The Government of Canada has provided an update on drinking water advisories on reserve in First Nations.
“Our government is committed to ensuring all long-term drinking water advisories in First Nations communities are lifted,” said Marc Miller, minister of Indigenous services. “This work is not only about improving community infrastructure so that water is safe to drink, but also about restoring trust in the water supply and ensuring that future generations do not have to face the same challenges.”
“Today we mark important milestones in this progress—the 100th and 101st long-term drinking water advisories being lifted,” added Miller. “However, we recognize that there is still work to do and we will not stop until all the work is done.”
Minister Miller congratulated Anishinabe of Wauzhushk Onigum, Ontario on the lifting of the last remaining long-term drinking water advisory in its community. The advisory had been in effect since 2012. The lifting of this last advisory means improved access to clean water for the majority of residents in the community.
“Safe drinking water is a basic human right, and my Council and community are grateful to Indigenous Services Canada and the many people who worked with us to find, fund, and implement the infrastructure investments that have allowed us to achieve this very important outcome for the health and well-being of our community,” said Chris Skead, chief of Anishinabe of Wauzhushk Onigum.
The First Nation lifted a long-term drinking water advisory in the fall of 2020 as well, following the connection of 106 homes and 15 community buildings to the city of Kenora’s water and wastewater systems. Work in the community also included the installation of 31 decentralized water treatment systems to homes outside the main areas of Second Portage and Bald Indian Bay.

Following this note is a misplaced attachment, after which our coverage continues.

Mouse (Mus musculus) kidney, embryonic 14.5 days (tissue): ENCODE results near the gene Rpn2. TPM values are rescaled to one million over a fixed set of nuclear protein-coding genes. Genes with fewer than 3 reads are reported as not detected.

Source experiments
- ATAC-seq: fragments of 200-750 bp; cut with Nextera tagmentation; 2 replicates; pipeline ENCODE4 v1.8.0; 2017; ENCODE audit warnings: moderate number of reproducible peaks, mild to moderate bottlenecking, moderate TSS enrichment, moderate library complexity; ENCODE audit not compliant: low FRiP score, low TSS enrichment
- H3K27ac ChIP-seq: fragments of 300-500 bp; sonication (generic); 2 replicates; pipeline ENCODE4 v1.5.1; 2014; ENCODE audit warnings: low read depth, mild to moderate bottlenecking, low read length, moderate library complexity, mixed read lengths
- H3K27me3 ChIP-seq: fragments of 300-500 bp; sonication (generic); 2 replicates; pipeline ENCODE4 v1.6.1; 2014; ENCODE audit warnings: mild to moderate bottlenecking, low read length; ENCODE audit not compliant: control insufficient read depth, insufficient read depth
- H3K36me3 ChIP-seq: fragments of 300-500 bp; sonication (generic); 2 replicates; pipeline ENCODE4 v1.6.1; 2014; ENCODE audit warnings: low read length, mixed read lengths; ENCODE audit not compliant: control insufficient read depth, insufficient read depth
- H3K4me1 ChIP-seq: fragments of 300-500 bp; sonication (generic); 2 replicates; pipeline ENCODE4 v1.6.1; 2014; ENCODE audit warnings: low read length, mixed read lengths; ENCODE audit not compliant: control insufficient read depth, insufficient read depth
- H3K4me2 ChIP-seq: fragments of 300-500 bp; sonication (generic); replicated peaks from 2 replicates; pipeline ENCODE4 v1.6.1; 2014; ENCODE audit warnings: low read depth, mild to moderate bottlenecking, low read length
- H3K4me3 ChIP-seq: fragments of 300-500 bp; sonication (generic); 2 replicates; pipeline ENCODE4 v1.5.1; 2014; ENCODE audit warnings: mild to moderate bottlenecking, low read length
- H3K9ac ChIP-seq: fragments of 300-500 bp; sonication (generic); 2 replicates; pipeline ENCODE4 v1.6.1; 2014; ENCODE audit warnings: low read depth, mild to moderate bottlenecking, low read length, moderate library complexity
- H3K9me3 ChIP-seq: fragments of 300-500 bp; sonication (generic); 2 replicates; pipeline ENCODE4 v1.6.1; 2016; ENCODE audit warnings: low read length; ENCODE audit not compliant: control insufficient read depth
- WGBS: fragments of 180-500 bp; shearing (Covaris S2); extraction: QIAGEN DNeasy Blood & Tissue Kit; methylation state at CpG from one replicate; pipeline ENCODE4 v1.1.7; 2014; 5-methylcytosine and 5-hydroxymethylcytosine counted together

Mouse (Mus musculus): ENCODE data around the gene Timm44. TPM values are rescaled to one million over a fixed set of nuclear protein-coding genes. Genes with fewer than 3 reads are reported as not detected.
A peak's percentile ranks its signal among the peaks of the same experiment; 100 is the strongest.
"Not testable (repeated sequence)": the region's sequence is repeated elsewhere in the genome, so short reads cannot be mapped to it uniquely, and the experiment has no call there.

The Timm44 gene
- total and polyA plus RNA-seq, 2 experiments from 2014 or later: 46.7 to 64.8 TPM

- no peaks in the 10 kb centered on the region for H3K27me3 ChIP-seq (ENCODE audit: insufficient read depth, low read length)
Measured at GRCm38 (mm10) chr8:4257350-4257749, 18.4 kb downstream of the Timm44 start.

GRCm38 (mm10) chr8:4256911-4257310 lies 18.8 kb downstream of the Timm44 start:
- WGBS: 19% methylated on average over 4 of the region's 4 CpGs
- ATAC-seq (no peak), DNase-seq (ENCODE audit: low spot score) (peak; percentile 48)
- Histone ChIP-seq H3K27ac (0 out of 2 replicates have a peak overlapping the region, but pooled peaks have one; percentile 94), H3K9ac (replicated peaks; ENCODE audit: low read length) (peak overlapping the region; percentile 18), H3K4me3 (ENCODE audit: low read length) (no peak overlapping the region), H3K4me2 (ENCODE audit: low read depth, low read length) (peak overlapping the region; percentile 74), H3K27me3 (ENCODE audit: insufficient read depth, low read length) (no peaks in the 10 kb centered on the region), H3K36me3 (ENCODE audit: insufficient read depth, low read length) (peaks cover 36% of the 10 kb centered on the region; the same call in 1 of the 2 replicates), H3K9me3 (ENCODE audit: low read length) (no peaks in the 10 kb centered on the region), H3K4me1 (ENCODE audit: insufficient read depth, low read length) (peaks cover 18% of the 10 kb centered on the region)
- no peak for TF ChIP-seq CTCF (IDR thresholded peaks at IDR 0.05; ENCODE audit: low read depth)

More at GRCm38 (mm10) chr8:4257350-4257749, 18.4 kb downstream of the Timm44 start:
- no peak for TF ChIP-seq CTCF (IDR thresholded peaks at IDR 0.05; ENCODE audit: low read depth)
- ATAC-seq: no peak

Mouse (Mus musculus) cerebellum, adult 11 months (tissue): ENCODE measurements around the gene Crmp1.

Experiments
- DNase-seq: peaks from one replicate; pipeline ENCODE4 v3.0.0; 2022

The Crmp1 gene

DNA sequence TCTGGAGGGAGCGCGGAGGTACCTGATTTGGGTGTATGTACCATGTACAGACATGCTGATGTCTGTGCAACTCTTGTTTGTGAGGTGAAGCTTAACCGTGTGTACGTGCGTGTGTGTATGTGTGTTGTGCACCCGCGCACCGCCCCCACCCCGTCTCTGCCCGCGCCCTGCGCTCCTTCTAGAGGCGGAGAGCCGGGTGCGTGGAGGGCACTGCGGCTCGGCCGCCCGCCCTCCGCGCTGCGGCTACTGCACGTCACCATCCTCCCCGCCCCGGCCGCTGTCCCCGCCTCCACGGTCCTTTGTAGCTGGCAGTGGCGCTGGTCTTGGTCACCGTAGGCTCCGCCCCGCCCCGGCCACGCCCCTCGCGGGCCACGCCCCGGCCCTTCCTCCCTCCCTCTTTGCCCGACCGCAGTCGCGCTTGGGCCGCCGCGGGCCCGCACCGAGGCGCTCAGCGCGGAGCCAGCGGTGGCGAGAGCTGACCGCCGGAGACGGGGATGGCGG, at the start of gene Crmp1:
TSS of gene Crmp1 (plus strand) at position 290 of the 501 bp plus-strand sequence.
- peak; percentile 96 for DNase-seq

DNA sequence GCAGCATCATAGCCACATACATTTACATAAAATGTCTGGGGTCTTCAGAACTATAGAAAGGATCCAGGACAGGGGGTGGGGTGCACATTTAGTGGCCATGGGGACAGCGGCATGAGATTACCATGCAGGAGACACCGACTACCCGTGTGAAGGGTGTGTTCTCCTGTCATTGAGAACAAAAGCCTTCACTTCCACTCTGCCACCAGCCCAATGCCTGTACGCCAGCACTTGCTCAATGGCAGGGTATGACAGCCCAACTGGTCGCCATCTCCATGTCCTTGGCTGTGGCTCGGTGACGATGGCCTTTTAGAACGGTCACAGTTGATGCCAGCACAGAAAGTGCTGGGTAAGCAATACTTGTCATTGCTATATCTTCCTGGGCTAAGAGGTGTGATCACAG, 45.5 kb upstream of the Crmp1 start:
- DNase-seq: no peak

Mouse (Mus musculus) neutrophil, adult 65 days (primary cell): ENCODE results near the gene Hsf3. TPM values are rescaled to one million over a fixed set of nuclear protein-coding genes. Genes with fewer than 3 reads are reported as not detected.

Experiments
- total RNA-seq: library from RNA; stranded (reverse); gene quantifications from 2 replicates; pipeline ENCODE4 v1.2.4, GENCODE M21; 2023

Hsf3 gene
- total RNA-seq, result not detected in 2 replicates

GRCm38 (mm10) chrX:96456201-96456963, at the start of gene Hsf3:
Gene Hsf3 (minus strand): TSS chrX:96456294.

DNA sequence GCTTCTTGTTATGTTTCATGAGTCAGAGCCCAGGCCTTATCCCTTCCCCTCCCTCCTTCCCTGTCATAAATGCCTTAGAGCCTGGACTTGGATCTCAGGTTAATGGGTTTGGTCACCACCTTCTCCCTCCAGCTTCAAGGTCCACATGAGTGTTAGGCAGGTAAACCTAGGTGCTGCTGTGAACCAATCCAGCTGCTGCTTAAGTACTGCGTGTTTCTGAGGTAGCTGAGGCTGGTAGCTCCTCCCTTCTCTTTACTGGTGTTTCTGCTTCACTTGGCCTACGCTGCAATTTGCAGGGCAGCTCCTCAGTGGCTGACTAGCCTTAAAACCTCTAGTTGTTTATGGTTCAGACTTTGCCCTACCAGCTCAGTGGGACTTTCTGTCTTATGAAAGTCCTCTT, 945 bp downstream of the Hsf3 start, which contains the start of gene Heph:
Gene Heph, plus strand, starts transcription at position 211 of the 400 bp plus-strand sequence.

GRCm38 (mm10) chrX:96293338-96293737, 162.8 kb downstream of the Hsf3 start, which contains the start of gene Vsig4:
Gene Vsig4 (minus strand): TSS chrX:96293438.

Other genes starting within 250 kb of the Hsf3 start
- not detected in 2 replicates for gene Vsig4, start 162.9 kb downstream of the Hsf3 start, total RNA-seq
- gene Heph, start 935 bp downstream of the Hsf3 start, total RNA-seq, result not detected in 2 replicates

According to the Government of Canada, this work has improved access to clean, reliable drinking water, wastewater services, and fire protection. The Government of Canada allocated $14.8 million to Anishinabe of Wauzhushk Onigum to support this work.
The most recent lifting by the Anishinabe of Wauzhushk Onigum marks the 100th long-term drinking water advisory lifted in a First Nation on reserve since November 2015. This marks a significant accomplishment that First Nations communities have worked relentlessly to achieve, despite facing unprecedented challenges stemming from the COVID-19 pandemic.
Xeni Gwet’in First Nations Government Lifts Long-Term Drinking Water Advisory
Minister Marc Miller also congratulated the Xeni Gwet’in First Nations Government in B.C. on lifting the last remaining long-term drinking water advisory in its community, providing reliable access to clean water to eight homes.
To do so, the First Nation piloted innovative point-of-use LED-UV disinfection systems in each affected home. With support from the Government of Canada and the First Nations Health Authority, a monitoring and sampling program has shown that the units are providing clean water to residents. This enabled the advisory to be lifted.
Overall progress on Government of Canada’s commitment to clean drinking water
According to the Government of Canada, its commitment to clean drinking water is about building a sustainable and durable foundation that ensures that First Nations communities have access to safe drinking water now and in the future. Reliable, robust infrastructure is key to achieving this.
Since November 2015, First Nations, supported by the Government of Canada, have built 51 new water and wastewater treatment plants. They have also upgraded 241 water and wastewater systems, with upgrades to 177 more underway.
The Government of Canada has indicated that it will continue to provide stable and predictable operations and maintenance funding so that First Nations are better able to prevent drinking water advisories from occurring in the first place. To do so, the 2020 Fall Economic Statement committed $616.3 million over six years, and $114.1 million per year thereafter, to increase operations and maintenance funding to cover up to 100 per cent of the formula costs of operations and maintenance.
The Government of Canada remains committed to ending all long-term drinking water advisories on public systems on reserves. It’s also committed to building sustainable, long-term solutions that meet the diverse needs of First Nations communities.